I think we just broke the world

There have beens days when I have looked back at what used to be and wished life was different. I have even envied others who didn’t have a disability. What? I shouldn’t think like that? Sure that’s easy to say, but thoughts happen, and in my head they happen more than I care to admit. I don’t think you would want to live a day in my head. It’s kinda scary in there. I can think of some crazy ideas and have some equally wild woe-is-me moments. 

I’m not going to lie and say that I’ve never wanted things to be different, because I have. Those thoughts seem to appear most when the struggle is at its worst. I don’t like feeling that way, but it happens. That’s just me being real.

I could let my disability sour my life and cause me to become as miserable as my body feels with thoughts of what used to be and what could have been, or I could let it teach me to become a better person. I loved learning when I was in school, and I guess it has carried over into life as well. Sometimes the learning process is hard, but the lessons are invaluable.

One thing having a disability has taught me is to be thankful. I think of the many people who won’t even have the opportunity to get through today and that’s enough to make me appreciate everything I have, whether it’s pain, the inability to do something or the complications MS throws my way. I’m thankful through it all.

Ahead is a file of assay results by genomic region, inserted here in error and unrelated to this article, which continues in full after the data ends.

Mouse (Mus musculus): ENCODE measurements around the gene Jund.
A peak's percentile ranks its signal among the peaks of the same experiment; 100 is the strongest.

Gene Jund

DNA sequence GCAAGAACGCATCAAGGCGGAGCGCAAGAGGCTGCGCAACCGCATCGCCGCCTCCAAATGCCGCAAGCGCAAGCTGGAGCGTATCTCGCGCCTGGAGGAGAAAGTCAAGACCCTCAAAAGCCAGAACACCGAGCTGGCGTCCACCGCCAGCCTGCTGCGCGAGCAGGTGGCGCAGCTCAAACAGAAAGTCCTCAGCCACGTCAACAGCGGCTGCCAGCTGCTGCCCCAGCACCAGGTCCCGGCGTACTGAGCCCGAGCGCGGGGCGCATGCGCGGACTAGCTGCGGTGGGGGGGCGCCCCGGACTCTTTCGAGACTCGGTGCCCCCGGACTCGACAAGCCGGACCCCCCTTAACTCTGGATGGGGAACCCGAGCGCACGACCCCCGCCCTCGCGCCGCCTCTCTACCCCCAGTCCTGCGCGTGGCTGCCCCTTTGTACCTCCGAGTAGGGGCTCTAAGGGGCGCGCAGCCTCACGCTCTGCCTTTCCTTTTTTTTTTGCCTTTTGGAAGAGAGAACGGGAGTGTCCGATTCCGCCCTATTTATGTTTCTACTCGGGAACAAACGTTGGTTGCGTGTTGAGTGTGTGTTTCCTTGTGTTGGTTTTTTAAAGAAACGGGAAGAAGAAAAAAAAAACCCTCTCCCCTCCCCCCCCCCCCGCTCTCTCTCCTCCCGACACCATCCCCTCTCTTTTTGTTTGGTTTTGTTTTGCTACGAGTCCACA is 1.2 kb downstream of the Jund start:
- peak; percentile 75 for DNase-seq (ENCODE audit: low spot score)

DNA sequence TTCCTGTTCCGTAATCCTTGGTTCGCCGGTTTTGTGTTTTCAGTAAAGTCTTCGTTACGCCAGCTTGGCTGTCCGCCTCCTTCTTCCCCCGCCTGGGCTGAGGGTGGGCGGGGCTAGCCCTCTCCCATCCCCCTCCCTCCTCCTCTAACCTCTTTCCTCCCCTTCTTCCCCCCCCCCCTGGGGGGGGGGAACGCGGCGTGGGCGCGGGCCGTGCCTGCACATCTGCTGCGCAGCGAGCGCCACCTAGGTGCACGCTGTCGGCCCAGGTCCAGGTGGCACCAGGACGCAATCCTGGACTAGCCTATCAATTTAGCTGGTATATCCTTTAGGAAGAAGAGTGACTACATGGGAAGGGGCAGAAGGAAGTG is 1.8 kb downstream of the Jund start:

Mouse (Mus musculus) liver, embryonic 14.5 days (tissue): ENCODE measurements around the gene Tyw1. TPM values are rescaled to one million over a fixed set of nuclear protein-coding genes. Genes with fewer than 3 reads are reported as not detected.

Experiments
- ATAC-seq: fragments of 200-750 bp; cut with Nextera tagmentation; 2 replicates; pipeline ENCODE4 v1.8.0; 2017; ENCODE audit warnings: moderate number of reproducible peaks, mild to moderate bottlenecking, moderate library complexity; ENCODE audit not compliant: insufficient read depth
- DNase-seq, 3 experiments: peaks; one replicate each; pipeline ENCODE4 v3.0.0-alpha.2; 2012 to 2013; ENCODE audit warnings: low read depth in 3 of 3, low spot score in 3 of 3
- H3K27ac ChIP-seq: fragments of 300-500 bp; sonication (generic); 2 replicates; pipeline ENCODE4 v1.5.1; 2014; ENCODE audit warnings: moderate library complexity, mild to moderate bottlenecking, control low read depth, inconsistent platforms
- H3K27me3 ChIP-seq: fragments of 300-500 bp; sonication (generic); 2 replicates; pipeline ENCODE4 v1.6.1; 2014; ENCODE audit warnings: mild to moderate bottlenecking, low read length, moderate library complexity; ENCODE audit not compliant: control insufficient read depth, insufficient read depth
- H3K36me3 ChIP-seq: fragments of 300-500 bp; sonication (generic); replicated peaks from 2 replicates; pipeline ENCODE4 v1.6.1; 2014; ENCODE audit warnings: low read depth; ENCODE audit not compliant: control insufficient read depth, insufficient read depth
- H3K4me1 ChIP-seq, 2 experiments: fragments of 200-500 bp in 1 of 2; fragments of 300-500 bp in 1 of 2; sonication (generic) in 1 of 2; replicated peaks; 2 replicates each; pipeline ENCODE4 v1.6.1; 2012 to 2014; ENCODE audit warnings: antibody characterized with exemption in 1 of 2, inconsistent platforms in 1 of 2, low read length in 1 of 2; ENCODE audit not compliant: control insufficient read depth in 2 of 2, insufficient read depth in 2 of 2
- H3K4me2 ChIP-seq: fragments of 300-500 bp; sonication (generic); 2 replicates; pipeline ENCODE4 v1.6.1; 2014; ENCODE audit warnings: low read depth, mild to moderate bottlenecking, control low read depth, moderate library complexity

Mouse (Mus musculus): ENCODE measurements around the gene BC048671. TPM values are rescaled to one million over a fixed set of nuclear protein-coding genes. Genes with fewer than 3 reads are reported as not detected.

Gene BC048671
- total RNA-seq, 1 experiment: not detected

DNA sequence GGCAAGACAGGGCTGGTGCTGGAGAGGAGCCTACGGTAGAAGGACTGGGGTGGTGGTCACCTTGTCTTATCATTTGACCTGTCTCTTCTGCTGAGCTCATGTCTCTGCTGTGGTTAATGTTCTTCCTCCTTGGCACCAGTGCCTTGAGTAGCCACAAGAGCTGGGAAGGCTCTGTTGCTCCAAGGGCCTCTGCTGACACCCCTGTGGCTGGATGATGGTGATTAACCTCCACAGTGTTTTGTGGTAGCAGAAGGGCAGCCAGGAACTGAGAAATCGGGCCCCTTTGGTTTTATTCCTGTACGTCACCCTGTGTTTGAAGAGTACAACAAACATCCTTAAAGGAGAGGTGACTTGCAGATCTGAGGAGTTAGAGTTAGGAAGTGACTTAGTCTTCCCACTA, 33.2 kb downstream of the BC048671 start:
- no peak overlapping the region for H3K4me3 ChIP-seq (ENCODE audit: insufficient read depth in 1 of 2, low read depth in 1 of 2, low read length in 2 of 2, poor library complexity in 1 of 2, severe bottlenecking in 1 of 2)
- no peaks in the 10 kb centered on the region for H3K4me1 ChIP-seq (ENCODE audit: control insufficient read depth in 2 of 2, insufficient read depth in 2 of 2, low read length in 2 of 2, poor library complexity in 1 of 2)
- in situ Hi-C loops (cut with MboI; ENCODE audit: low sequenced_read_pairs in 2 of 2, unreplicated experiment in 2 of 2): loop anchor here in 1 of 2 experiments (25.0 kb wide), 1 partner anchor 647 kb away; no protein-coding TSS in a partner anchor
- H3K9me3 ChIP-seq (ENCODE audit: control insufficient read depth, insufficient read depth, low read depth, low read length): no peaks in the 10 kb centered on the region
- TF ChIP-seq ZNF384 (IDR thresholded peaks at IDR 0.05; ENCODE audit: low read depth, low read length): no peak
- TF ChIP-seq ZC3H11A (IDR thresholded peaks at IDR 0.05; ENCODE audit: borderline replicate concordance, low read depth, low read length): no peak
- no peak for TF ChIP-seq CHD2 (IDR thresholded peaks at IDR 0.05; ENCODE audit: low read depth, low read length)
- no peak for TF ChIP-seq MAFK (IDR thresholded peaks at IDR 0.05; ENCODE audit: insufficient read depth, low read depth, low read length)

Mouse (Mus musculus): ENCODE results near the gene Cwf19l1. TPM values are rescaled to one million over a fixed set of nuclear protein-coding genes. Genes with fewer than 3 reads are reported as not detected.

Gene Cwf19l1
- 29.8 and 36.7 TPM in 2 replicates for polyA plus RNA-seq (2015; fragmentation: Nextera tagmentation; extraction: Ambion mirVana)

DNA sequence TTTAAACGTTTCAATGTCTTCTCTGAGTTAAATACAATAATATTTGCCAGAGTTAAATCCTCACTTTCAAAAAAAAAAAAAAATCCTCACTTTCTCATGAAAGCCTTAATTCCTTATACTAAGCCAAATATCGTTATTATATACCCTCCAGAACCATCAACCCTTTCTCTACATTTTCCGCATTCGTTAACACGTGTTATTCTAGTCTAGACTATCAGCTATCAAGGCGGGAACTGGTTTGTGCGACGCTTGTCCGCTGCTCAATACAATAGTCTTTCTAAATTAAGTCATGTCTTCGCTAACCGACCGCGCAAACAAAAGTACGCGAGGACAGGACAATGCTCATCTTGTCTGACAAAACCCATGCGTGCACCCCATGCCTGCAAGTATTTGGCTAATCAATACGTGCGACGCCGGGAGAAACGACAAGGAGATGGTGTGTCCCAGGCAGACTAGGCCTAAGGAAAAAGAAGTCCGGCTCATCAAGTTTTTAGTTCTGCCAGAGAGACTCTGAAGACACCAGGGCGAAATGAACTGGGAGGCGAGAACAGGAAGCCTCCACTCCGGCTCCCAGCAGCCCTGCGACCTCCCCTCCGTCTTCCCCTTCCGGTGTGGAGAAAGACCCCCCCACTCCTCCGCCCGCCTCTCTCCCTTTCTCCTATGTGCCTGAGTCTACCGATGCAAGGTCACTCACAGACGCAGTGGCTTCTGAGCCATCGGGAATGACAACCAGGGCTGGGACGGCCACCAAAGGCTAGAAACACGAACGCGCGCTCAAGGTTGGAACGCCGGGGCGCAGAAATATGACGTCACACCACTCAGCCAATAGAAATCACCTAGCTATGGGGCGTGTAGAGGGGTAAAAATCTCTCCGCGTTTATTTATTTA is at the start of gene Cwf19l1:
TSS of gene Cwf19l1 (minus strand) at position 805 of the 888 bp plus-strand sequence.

I have also learned that fear is real but I can overcome anything if I take my day and break it up into tiny chunks. A friend once told me that it’s easy to eat an elephant. Not a real elephant, mind you. I wouldn’t even want to do that. But a giant obstacle you are facing. She said you do it one bite at a time. So that’s how I break my day up…one bite at a time. I may find things hard to swallow at times, but when I keep at it I find that I’m able to get through it. That impossible elephant suddenly becomes possible.

Having a disability has prepared me for life. It has given me a better perspective on what’s really important. That highly successful career, big house, fancy car, and designer clothes are not a part of the picture. Why do we strive all our lives for stuff and titles? Those things don’t matter in the end. What matters is loving people and knowing that you are loved. Everything could be stripped from me and I know I could make it. Other people…I doubt they would get through an hour, let alone a day.

Those of us living with a disability have an advantage over the rest of the world. We learn early on to appreciate the roses and the sunsets. We get to live…really live. I just wish we weren’t entrusted with so much wisdom. There’s no telling what might happen to the world if we unleashed all we know. It just might cause it to tilt on its axis. Oh, wait, it’s already tilted. Did we just break the world?

MS Gets on My NervesMS WarriorMS Superhero  


About the Author
About the Author
Penelope Conway

Penelope Conway
Penelope started Positive Living with MS as a way to help others with MS stay positive in the midst of a terrible disease. She believes that staying positive and holding onto hope is the key to waking up each morning with the strength to get through the day. Multiple Sclerosis may never go away, but neither will her determination and her drive to help others through the journey.

14 replies
  1. Aileen Brown says: